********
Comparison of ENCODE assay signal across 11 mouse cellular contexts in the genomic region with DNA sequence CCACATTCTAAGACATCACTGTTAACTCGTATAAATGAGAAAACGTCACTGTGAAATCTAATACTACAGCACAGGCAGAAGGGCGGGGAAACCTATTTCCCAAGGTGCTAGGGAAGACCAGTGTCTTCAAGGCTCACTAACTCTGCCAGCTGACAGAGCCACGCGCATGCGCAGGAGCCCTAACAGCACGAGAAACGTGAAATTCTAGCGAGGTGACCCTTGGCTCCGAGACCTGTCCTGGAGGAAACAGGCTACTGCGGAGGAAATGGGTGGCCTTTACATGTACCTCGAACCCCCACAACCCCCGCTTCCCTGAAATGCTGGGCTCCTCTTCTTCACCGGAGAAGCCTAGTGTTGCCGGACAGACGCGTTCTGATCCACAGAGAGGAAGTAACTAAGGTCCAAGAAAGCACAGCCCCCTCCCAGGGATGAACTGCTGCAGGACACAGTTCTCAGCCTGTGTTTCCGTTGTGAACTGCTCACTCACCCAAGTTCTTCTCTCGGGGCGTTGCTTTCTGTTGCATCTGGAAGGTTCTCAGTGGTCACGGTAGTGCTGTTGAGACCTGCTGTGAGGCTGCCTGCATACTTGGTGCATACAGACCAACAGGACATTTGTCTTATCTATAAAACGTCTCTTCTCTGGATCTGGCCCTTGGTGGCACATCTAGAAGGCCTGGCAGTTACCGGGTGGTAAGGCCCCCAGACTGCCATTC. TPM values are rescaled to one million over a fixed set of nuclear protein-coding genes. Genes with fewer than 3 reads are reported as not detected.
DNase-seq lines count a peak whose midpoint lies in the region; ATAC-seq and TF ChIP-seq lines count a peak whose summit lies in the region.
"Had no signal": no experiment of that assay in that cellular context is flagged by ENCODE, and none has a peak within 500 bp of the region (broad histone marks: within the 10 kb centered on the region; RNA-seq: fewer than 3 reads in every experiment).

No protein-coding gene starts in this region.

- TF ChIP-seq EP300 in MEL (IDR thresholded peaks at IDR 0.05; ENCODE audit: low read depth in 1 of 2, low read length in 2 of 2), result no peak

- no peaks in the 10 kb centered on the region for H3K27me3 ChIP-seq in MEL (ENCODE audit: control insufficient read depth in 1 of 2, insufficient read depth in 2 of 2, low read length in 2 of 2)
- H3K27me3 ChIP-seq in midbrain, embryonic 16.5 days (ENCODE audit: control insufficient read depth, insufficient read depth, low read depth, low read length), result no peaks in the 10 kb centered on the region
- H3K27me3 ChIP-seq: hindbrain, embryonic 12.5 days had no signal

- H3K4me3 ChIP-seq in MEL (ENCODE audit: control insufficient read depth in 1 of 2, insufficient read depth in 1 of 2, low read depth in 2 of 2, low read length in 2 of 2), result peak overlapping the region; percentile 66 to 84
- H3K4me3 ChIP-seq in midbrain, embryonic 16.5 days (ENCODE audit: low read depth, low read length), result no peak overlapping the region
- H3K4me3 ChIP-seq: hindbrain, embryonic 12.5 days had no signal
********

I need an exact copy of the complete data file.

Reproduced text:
Comparison of ENCODE assay signal across 11 mouse cellular contexts in the genomic region with DNA sequence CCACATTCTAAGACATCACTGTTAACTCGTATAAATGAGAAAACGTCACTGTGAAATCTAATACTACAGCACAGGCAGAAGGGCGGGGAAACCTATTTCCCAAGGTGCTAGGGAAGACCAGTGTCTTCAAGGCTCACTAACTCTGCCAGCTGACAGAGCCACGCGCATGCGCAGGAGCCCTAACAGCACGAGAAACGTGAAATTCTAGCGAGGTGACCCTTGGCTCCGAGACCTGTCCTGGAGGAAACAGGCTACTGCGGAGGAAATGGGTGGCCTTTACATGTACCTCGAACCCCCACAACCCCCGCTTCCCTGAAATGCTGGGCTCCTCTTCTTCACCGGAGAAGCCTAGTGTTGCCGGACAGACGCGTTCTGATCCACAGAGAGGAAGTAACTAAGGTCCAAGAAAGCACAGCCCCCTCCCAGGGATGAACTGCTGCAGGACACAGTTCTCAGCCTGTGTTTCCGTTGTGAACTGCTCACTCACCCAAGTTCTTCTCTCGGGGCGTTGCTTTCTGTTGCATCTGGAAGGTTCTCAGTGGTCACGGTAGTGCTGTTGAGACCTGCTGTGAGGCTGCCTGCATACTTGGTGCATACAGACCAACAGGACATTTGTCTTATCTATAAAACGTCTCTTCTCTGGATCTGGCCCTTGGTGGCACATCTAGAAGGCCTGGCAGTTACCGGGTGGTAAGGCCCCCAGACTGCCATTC. TPM values are rescaled to one million over a fixed set of nuclear protein-coding genes. Genes with fewer than 3 reads are reported as not detected.
DNase-seq lines count a peak whose midpoint lies in the region; ATAC-seq and TF ChIP-seq lines count a peak whose summit lies in the region.
"Had no signal": no experiment of that assay in that cellular context is flagged by ENCODE, and none has a peak within 500 bp of the region (broad histone marks: within the 10 kb centered on the region; RNA-seq: fewer than 3 reads in every experiment).

No protein-coding gene starts in this region.

- TF ChIP-seq EP300 in MEL (IDR thresholded peaks at IDR 0.05; ENCODE audit: low read depth in 1 of 2, low read length in 2 of 2), result no peak

- no peaks in the 10 kb centered on the region for H3K27me3 ChIP-seq in MEL (ENCODE audit: control insufficient read depth in 1 of 2, insufficient read depth in 2 of 2, low read length in 2 of 2)
- H3K27me3 ChIP-seq in midbrain, embryonic 16.5 days (ENCODE audit: control insufficient read depth, insufficient read depth, low read depth, low read length), result no peaks in the 10 kb centered on the region
- H3K27me3 ChIP-seq: hindbrain, embryonic 12.5 days had no signal

- H3K4me3 ChIP-seq in MEL (ENCODE audit: control insufficient read depth in 1 of 2, insufficient read depth in 1 of 2, low read depth in 2 of 2, low read length in 2 of 2), result peak overlapping the region; percentile 66 to 84
- H3K4me3 ChIP-seq in midbrain, embryonic 16.5 days (ENCODE audit: low read depth, low read length), result no peak overlapping the region
- H3K4me3 ChIP-seq: hindbrain, embryonic 12.5 days had no signal